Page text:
References

1 Generic plans - a term developed by the former GLC and Ministry of Housing. Both organizations published 'preferred plans' upon the generic basis. Useful references are Space in the Home, DOE, HMSO, 1969 and Metric House Shells, NBA, 1969.

2 It is difficult to pin down the source of the 'London' house plan but John Summerson in Georgian London (Pleiades Books, 1945) recognizes that Nicholas Barbon was the first speculator to build this pattern of house extensively after the Fire of London. The construc tional method with brick envelope walls to a studwork interior was standard practice until 1914.

3 St Anne's Hill - the eighteenth-century landscape garden was created by Walpole, the focus being the semicircular portico recaptured by Raymond McGrath in the modern house in 1935-6. For details refer to Christopher Tunnard's book Gardens in the Modern Landscape, 1938.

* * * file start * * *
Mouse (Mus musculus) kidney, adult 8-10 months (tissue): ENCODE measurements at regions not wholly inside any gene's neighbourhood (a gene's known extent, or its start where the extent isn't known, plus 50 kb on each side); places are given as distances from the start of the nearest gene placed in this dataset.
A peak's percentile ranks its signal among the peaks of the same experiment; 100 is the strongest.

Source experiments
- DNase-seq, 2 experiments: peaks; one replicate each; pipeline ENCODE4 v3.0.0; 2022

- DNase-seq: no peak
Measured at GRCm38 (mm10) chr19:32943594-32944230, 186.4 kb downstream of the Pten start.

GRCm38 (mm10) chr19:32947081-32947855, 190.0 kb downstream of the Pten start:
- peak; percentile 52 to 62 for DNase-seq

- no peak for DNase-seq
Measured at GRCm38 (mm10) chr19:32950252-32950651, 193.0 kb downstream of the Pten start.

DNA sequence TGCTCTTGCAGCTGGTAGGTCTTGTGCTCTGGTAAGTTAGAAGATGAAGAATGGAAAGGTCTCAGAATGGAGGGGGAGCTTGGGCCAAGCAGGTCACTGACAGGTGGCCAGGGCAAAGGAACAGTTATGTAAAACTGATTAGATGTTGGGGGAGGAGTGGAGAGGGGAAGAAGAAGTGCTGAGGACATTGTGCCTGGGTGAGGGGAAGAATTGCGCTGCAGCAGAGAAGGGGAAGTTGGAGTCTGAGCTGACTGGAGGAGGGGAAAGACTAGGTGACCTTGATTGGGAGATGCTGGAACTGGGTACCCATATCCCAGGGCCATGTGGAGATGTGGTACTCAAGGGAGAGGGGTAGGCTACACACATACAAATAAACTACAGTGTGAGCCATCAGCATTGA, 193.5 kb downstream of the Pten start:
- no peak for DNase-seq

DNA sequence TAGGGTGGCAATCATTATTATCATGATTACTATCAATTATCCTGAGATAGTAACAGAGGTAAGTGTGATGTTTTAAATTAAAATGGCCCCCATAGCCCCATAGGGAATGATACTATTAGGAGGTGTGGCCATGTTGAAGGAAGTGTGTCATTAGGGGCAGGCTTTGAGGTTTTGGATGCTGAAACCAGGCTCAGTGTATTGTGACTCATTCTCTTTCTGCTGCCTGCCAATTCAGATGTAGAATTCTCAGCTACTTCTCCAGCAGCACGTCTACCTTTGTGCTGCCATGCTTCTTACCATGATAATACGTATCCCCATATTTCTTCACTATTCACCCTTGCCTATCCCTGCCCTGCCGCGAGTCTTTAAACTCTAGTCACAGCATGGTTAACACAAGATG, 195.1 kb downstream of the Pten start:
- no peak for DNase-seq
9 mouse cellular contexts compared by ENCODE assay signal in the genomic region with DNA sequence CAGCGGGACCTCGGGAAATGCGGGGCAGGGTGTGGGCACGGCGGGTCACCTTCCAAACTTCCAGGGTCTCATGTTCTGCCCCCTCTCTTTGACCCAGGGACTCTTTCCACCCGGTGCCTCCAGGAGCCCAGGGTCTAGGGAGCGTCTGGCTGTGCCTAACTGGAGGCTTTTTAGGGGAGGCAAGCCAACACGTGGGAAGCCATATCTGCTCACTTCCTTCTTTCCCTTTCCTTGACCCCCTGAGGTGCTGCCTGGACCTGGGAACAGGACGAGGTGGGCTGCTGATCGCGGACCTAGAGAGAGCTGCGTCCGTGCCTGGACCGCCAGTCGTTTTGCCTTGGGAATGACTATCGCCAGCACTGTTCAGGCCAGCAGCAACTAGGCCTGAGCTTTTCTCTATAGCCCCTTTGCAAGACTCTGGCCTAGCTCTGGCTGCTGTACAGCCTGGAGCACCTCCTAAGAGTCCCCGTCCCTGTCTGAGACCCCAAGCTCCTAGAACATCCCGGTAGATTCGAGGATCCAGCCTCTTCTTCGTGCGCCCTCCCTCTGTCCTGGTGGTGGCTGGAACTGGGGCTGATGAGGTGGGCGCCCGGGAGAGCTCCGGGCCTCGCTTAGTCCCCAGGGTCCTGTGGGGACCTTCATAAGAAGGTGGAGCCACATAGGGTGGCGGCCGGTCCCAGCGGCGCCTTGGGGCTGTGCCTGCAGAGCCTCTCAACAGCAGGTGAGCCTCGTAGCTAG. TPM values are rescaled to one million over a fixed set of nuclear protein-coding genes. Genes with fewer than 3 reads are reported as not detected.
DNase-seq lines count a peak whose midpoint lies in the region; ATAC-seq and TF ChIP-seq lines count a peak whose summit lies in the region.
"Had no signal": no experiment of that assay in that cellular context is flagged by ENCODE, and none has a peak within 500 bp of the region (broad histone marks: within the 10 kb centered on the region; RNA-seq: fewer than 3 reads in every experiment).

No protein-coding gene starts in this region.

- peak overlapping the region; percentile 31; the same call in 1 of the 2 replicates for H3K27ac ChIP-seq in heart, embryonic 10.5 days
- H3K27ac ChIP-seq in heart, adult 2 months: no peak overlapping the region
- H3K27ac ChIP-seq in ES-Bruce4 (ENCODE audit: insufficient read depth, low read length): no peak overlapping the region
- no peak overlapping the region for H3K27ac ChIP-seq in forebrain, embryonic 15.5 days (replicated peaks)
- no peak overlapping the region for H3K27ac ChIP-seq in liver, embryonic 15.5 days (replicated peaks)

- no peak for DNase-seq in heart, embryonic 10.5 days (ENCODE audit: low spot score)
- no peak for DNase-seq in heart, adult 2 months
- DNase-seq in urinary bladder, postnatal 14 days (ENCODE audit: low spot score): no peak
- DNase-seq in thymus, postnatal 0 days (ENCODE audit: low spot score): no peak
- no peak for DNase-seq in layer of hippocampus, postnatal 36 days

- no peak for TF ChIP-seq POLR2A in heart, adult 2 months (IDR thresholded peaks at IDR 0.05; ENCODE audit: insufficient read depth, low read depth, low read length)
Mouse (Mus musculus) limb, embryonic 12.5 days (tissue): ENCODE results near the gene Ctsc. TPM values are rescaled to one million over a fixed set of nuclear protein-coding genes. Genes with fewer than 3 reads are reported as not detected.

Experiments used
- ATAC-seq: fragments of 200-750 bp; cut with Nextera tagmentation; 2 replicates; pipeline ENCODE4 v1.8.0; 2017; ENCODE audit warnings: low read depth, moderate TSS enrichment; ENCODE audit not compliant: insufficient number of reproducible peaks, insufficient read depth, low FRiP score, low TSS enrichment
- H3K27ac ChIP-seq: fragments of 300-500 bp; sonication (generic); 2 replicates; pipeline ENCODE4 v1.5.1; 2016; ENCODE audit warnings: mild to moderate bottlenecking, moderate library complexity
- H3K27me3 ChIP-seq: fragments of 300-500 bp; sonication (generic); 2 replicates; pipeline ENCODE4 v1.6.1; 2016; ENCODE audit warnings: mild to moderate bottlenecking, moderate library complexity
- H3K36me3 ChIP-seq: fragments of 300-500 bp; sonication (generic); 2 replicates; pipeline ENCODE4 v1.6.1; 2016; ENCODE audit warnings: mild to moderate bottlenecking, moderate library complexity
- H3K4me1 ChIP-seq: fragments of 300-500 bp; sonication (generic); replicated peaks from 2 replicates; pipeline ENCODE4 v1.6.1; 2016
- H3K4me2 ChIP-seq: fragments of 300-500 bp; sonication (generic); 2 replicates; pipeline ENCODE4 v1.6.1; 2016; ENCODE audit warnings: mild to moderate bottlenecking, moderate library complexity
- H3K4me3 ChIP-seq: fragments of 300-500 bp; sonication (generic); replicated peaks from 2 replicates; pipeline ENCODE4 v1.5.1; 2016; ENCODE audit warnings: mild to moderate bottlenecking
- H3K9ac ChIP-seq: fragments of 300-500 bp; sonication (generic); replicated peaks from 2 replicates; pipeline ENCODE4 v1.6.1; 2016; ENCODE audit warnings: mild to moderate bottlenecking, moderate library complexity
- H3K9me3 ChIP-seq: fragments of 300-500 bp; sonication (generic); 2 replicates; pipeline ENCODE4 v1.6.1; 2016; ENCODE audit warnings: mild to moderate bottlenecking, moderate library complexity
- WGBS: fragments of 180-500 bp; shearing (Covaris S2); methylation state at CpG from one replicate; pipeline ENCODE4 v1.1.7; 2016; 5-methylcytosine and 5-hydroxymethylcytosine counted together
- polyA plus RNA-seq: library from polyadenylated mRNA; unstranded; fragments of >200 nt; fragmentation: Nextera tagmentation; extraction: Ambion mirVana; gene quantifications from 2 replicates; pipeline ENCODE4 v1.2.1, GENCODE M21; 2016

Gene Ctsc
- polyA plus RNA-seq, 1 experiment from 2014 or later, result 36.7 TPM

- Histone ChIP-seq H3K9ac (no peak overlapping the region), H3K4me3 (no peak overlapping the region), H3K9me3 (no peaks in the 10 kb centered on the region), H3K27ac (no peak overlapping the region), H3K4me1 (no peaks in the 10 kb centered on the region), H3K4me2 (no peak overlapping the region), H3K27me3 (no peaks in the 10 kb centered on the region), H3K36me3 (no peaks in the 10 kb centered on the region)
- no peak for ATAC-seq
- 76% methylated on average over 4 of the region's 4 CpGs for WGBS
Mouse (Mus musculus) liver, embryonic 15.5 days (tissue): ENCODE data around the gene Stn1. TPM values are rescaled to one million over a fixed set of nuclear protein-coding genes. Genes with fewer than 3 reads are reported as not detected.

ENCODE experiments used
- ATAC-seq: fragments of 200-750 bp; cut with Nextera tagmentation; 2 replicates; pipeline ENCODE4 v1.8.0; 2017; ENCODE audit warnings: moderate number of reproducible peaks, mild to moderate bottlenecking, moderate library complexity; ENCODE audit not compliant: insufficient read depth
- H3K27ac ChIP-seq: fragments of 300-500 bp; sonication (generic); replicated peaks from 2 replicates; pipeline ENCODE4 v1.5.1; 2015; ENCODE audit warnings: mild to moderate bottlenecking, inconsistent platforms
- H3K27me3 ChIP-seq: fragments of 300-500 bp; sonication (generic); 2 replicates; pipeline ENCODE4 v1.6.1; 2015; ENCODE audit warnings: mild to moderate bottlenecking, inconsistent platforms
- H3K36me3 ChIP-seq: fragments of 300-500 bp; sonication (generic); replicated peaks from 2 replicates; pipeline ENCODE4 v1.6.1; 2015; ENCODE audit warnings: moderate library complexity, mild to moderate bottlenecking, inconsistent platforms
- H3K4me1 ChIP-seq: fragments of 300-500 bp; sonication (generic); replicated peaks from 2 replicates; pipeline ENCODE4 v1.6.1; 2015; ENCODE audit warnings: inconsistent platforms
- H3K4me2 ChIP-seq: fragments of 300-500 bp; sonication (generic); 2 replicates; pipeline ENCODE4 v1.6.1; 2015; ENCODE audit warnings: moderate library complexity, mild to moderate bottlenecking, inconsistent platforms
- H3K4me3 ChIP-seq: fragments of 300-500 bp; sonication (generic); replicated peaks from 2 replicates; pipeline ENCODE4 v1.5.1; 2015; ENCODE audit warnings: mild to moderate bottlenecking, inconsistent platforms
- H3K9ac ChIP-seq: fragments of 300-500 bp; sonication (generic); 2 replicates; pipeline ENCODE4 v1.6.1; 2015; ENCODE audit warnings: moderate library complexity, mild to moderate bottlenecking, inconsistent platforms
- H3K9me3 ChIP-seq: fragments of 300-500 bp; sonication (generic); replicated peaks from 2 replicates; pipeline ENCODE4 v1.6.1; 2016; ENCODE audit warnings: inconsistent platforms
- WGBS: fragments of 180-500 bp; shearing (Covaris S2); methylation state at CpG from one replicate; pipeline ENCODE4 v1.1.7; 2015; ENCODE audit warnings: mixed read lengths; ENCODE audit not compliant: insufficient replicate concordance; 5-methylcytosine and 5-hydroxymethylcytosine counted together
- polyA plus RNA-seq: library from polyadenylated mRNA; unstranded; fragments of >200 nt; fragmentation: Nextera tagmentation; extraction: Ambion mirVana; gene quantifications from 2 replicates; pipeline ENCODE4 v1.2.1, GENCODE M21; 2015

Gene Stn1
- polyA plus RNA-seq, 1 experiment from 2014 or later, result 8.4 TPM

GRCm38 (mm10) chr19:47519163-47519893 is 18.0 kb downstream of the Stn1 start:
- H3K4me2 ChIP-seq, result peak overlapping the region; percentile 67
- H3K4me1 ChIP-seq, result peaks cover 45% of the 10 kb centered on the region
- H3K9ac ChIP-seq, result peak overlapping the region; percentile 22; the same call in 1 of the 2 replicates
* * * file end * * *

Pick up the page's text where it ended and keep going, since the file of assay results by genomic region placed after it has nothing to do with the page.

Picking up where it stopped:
4 Dom-Ino Skeletal House - original design patented by Le Corbusier and Max du Bois in 1914.

5. Roman drainage - the lucky few in Ostia or Rome enjoyed water-borne drainage, namely those occupying buildings built close by or below an aqueduct structure. Refer to p. 22, Everyday Life in Ancient Rome by F. R. Cowell (BT Batsford & GP Putman and Son, 1961).

6 Mansion flats - Donald J. Olsen describes mid-nineteenth century flats of London in The Growth of Victorian London (BT Batsford Ltd, 1976), Chapter 3, 'Blocks of Flats' (pp. 114-18).

7 Balcony access stairs - the notes are taken from the Ministry of Health Housing Manual 1949, but by then the MOH were saying that under some circumstances balconies might be of any length.

8 Post-Le Corbusier version central passage -refer to layouts for Unité d'Habitation, Marseilles, 1945, in Oeuvre Complet 1938-46.

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